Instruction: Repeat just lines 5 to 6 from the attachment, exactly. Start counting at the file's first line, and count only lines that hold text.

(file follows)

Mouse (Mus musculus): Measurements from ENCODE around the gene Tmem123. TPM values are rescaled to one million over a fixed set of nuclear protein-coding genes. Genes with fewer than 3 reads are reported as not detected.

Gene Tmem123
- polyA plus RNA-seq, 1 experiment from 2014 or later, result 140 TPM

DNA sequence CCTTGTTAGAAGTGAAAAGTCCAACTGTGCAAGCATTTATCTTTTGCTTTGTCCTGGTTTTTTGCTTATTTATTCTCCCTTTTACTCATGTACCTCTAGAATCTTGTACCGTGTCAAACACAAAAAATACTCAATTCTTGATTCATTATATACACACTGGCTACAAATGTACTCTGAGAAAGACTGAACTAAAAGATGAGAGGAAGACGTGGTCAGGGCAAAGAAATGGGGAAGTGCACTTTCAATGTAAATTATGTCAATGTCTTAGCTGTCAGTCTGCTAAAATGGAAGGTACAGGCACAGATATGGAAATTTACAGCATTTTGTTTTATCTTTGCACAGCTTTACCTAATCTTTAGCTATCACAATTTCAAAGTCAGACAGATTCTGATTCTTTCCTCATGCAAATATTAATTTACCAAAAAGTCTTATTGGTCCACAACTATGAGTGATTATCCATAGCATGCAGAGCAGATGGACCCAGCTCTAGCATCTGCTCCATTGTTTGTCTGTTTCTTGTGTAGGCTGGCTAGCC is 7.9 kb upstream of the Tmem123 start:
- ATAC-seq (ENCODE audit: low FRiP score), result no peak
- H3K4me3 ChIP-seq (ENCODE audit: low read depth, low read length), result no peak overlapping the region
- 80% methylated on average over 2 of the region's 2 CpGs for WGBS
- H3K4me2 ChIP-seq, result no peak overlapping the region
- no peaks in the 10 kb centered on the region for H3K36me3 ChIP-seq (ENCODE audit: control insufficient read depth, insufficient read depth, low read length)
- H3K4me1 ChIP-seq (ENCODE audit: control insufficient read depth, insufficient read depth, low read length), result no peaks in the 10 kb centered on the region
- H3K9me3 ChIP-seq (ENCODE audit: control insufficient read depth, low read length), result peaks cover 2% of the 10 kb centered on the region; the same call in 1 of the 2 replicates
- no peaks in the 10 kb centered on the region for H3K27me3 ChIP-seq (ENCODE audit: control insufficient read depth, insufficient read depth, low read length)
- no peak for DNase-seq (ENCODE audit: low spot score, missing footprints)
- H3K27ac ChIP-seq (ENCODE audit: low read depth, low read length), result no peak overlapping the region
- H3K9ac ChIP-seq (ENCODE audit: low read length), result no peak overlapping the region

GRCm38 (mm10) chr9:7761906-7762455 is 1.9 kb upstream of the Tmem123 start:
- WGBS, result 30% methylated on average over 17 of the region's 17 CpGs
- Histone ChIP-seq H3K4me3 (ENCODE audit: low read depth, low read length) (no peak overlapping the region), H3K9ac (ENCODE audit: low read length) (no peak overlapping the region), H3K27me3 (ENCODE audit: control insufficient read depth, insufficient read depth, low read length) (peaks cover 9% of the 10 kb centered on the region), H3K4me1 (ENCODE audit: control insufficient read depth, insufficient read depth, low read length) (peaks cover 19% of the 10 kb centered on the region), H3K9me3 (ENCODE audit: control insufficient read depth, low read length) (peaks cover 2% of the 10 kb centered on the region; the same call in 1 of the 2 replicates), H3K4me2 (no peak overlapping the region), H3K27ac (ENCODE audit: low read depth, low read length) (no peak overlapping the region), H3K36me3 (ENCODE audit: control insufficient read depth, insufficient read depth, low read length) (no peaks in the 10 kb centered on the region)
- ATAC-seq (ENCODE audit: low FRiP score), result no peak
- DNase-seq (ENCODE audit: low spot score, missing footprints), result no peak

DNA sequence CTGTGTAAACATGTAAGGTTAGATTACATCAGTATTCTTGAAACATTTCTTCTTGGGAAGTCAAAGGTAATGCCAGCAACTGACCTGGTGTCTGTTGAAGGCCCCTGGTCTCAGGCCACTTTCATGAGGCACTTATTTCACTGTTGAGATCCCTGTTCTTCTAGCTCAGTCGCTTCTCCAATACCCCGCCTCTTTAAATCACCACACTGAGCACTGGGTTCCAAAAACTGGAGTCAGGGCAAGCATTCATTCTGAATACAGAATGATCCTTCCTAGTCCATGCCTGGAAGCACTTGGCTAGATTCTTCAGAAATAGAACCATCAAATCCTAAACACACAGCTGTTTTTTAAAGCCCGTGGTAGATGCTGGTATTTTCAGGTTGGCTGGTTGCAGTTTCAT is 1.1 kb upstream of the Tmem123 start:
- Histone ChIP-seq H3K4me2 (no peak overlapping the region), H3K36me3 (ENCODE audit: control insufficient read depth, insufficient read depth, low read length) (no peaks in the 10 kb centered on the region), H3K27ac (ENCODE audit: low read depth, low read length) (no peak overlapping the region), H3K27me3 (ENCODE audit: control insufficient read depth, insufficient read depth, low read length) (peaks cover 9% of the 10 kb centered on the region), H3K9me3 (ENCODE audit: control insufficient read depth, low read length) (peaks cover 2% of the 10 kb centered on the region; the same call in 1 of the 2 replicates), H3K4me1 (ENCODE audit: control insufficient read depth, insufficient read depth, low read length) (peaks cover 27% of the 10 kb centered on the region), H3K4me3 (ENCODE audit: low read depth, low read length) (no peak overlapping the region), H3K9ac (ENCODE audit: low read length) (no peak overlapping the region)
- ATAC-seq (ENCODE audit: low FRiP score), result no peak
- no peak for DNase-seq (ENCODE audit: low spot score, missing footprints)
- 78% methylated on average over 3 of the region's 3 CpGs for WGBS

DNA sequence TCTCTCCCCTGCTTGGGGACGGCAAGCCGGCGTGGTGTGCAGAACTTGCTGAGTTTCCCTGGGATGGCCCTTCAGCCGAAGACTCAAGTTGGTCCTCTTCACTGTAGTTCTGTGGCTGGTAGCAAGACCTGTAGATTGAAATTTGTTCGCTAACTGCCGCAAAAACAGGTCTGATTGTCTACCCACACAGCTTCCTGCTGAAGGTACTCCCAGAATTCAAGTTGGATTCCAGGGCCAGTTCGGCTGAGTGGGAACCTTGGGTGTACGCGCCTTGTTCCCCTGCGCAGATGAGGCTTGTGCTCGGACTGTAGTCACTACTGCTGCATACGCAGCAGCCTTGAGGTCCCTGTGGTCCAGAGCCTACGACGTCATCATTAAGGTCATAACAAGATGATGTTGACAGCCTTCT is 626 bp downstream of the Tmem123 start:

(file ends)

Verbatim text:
- ATAC-seq (ENCODE audit: low FRiP score), result no peak
- H3K4me3 ChIP-seq (ENCODE audit: low read depth, low read length), result no peak overlapping the region